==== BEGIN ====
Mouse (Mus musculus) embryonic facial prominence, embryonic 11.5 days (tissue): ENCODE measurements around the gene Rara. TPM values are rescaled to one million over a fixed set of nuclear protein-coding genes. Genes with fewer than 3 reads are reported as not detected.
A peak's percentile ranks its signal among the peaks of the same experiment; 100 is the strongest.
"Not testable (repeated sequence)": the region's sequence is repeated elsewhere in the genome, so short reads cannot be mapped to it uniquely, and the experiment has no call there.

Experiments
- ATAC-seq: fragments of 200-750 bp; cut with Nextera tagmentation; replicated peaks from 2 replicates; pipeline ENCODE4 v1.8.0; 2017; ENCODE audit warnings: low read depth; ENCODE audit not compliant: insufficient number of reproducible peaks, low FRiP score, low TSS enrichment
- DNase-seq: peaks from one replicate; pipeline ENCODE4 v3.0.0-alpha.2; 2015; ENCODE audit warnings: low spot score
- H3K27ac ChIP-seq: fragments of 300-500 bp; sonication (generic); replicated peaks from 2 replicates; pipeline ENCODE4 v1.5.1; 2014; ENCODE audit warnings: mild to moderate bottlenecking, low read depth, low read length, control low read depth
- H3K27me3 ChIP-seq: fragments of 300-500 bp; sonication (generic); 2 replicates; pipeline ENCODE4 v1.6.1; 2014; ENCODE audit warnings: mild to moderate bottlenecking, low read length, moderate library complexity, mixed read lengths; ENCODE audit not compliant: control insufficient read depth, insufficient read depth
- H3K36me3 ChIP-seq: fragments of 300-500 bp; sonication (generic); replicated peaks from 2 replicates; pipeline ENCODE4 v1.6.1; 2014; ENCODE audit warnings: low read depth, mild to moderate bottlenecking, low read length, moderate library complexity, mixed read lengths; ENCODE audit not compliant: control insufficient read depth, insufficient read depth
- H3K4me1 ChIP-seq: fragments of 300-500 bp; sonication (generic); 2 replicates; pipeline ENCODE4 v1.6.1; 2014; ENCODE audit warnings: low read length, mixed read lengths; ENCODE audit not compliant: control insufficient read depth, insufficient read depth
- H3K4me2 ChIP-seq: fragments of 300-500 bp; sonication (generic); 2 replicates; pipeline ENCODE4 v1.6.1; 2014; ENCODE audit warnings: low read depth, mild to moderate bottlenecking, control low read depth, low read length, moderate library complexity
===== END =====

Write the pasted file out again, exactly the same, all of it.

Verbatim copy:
Mouse (Mus musculus) embryonic facial prominence, embryonic 11.5 days (tissue): ENCODE measurements around the gene Rara. TPM values are rescaled to one million over a fixed set of nuclear protein-coding genes. Genes with fewer than 3 reads are reported as not detected.
A peak's percentile ranks its signal among the peaks of the same experiment; 100 is the strongest.
"Not testable (repeated sequence)": the region's sequence is repeated elsewhere in the genome, so short reads cannot be mapped to it uniquely, and the experiment has no call there.

Experiments
- ATAC-seq: fragments of 200-750 bp; cut with Nextera tagmentation; replicated peaks from 2 replicates; pipeline ENCODE4 v1.8.0; 2017; ENCODE audit warnings: low read depth; ENCODE audit not compliant: insufficient number of reproducible peaks, low FRiP score, low TSS enrichment
- DNase-seq: peaks from one replicate; pipeline ENCODE4 v3.0.0-alpha.2; 2015; ENCODE audit warnings: low spot score
- H3K27ac ChIP-seq: fragments of 300-500 bp; sonication (generic); replicated peaks from 2 replicates; pipeline ENCODE4 v1.5.1; 2014; ENCODE audit warnings: mild to moderate bottlenecking, low read depth, low read length, control low read depth
- H3K27me3 ChIP-seq: fragments of 300-500 bp; sonication (generic); 2 replicates; pipeline ENCODE4 v1.6.1; 2014; ENCODE audit warnings: mild to moderate bottlenecking, low read length, moderate library complexity, mixed read lengths; ENCODE audit not compliant: control insufficient read depth, insufficient read depth
- H3K36me3 ChIP-seq: fragments of 300-500 bp; sonication (generic); replicated peaks from 2 replicates; pipeline ENCODE4 v1.6.1; 2014; ENCODE audit warnings: low read depth, mild to moderate bottlenecking, low read length, moderate library complexity, mixed read lengths; ENCODE audit not compliant: control insufficient read depth, insufficient read depth
- H3K4me1 ChIP-seq: fragments of 300-500 bp; sonication (generic); 2 replicates; pipeline ENCODE4 v1.6.1; 2014; ENCODE audit warnings: low read length, mixed read lengths; ENCODE audit not compliant: control insufficient read depth, insufficient read depth
- H3K4me2 ChIP-seq: fragments of 300-500 bp; sonication (generic); 2 replicates; pipeline ENCODE4 v1.6.1; 2014; ENCODE audit warnings: low read depth, mild to moderate bottlenecking, control low read depth, low read length, moderate library complexity